Better to upgrade standards than schedules

When it comes to education I can never tire to emphasise the need for quality. Since a country can never be more developed than its education system, then it is clear that a quality-laden education system must be in place so as to engineer the much sought after development.

When it comes to education I can never tire to emphasise the need for quality. Since a country can never be more developed than its education system, then it is clear that a quality-laden education system must be in place so as to engineer the much sought after development.

And even if I was asked to choose between quantity and quality as far as education is concerned, my preference, without hesitation, would be quality. This is because I am convinced that a few qualified people are more useful to a country than millions of half baked people.

I also find it quite unfortunate that the rather vocal campaign for education as a basic human right has been largely silent on the issue of quality education. The Education For All (EFA) campaign has been successful only as far as extending education to the poorest people in the world at a free or subsidised cost is concerned.

Several countries provide free primary and lower secondary school education and more children are going to school. However, my biggest concern is how competent these students become after school. Besides erecting buildings and hiring teachers, there is a need to teach students how to become useful job creators after their education. 

At the beginning of this week it was reported that Rwanda was at advanced stages of adjusting its university calendar to match that of other East African countries. The point is to have Rwandan university students starting their academic year at the same time as their colleagues in Uganda, Kenya and Tanzania.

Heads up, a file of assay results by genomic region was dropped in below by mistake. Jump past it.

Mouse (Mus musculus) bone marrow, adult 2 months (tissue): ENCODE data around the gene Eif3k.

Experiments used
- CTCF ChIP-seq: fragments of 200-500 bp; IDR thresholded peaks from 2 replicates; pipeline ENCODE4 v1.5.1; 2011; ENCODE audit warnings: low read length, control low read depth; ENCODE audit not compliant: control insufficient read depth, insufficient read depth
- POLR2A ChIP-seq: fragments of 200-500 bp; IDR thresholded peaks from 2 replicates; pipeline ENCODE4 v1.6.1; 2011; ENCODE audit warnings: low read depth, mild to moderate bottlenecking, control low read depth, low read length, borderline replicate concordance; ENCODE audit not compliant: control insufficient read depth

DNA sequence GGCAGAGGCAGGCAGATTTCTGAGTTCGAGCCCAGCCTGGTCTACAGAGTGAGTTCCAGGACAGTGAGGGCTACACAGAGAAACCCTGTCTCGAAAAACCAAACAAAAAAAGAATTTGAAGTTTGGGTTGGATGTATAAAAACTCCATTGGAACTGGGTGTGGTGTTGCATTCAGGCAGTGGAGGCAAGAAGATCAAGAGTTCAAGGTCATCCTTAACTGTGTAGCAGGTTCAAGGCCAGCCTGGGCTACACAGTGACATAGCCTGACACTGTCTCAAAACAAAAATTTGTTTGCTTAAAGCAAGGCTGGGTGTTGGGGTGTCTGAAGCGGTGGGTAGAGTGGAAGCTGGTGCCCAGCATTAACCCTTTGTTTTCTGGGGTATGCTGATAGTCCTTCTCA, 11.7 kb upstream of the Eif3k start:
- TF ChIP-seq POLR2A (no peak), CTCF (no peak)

The timetable shift is bound to ease the transfer of students from one university to another within the East African region. A student at the National University of Rwanda would be able to apply for an exchange programme with any other university in these countries.

More importantly, the move is in line with the principle of regional integration as the East African Community moves towards a Political Federation. Rwanda is largely known for its undoubting zeal in regional integration. The switch from French to English as a language of instruction is one clear example of Rwanda’s determination.

The recent programme to train teachers on how to effectively teach in English was a step in the right direction. Additionally, efforts should be directed at equipping schools with the necessary laboratory equipment as well  asstocking libraries with the relevant books for education.

This will improve the level of competitiveness among Rwandan universities and, consequently, with those in the region. The practice of Rwandan students sitting pre-entry exams and tests before joining universities in the region should be tamed if the standard of our education system is raised.

From lower primary all the way to university, Rwanda (and other EAC countries) should endeavour to have a standard educational dispensation. If this is not achieved then we shall continue to struggle with educational inequalities. This calls for a uniform East African Curriculum, not just the same school opening time schedules.

ssenyonga@gmail.com

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